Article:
AWS Introduces P2 Instances To Power AI, High-Performance Workloads

Amazon Web Services introduced a virtual machine type Thursday to power a new generation of resource-hungry artificially intelligent applications.

The P2 instance type leverages banks of NVIDIA graphics processors to ramp compute power along with advanced memory features to keep those cores humming. The instances are also running an "AWS-specific version" of Intel's Broadwell processors, according to Jeff Barr, Amazon's chief cloud evangelist.

In an AWS blog post, Barr described the new virtual machines as "designed to chew through tough, large-scale machine learning, deep learning, computational fluid dynamics (CFD), seismic analysis, molecular modeling, genomics, and computational finance workloads."

[Related: The Race Is On: IBM, Google, Microsoft And AWS Aim To Deliver Machine Learning As A Cloud Service]

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Amazon's latest configuration of compute, memory and network resources comes as artificially intelligent workloads, typically employing machine-learning or deep-learning methodologies, are all the rage in the industry. Public cloud rival Google on Thursday hyped its focus on delivering such capabilities as cloud services.

Jeff Aden, executive vice president of Seattle-based AWS partner 2nd Watch, described the P2s as "excellent workhorses" for high-performance computing use cases like machine learning or deep learning, which require "massive parallel processing" to deliver the necessary performance.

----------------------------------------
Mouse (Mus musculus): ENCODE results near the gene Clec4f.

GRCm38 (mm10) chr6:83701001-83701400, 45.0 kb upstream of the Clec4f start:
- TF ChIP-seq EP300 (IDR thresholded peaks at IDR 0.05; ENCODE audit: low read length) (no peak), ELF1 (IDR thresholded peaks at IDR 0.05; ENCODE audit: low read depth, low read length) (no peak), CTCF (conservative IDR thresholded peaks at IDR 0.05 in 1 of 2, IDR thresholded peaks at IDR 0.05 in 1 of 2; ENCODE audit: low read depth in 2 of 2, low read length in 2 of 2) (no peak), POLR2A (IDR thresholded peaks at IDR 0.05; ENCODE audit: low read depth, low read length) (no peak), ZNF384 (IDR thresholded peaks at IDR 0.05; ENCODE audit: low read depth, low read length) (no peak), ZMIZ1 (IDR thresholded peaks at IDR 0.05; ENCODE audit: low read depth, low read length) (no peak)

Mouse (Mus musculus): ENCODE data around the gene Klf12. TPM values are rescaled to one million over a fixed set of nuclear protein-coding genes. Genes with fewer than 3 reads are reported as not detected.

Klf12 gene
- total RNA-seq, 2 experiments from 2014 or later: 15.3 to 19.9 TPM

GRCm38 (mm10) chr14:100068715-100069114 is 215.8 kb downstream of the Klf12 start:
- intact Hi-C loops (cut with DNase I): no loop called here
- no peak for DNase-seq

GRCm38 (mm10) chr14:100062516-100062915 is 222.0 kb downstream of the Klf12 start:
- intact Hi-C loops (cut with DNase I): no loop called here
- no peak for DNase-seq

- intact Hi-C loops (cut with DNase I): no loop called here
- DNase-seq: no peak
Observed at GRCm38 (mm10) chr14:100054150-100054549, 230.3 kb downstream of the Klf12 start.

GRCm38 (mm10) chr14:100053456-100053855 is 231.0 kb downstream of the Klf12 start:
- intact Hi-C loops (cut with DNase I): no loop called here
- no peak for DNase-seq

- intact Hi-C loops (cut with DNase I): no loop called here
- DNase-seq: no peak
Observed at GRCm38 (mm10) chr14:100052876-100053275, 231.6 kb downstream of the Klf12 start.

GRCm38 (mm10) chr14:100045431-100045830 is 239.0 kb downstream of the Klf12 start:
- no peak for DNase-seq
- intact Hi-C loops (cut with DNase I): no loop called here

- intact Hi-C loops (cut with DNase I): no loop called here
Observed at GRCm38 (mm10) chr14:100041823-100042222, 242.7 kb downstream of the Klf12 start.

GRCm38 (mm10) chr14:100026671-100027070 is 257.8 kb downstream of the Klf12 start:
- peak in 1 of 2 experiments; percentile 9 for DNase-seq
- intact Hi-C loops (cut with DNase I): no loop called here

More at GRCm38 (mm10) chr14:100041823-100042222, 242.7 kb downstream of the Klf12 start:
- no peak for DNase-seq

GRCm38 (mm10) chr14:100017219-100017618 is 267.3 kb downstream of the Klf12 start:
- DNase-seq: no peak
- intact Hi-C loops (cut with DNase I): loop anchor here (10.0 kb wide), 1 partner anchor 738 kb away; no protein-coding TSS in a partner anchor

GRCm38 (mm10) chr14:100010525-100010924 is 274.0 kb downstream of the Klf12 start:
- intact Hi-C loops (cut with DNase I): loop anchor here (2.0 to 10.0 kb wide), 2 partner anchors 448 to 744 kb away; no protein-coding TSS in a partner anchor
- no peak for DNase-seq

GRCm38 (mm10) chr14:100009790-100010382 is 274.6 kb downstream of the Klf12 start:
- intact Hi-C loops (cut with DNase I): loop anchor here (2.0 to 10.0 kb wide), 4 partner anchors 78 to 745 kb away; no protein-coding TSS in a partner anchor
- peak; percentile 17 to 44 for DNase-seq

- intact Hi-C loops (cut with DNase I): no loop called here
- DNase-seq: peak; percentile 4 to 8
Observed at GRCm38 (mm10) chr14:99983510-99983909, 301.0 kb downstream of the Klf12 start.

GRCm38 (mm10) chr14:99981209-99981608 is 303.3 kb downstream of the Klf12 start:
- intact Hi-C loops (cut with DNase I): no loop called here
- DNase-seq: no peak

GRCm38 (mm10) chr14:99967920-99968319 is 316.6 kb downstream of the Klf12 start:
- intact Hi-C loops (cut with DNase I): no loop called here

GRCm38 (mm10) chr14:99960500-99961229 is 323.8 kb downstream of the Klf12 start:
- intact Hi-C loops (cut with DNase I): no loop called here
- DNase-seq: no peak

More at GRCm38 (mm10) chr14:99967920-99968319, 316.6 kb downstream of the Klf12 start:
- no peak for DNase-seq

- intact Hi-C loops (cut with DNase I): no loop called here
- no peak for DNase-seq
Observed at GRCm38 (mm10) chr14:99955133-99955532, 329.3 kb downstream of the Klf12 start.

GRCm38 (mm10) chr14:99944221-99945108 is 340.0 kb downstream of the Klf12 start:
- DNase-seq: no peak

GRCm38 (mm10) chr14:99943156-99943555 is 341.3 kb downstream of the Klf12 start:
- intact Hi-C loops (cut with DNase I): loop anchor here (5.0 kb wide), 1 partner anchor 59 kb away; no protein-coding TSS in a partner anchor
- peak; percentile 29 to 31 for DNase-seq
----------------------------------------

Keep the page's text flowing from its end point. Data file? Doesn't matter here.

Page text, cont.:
2nd Watch has seen early adopters of intelligent and cloud-native applications interested in deploying those kinds of instances in their public cloud environments, he said.

"Companies that are doing scientific research and analytics, or those modeling financial risk, could benefit from this new instance," Aden told CRN.

To help customers apply the P2s to tackle sophisticated deep-learning workloads, AWS concurrently launched a new machine image.

Barr explained the distinction between deep learning and machine learning.

"Deep learning has the potential to generate predictions (also known as scores or inferences) that are more reliable than those produced by less sophisticated machine learning, at the cost of a most complex and more computationally intensive training process," Barr said.

A number of new tools enable distributing computation cycles across multiple GPUs on a lone instance, or across multiple instances each with several GPUs, he said.

The new Deep Learning Amazon Machine Image is capable of deploying frameworks and libraries commonly used by data scientists, including the MXNet library, the Caffe framework, and TensorFlow, originally developed by Google.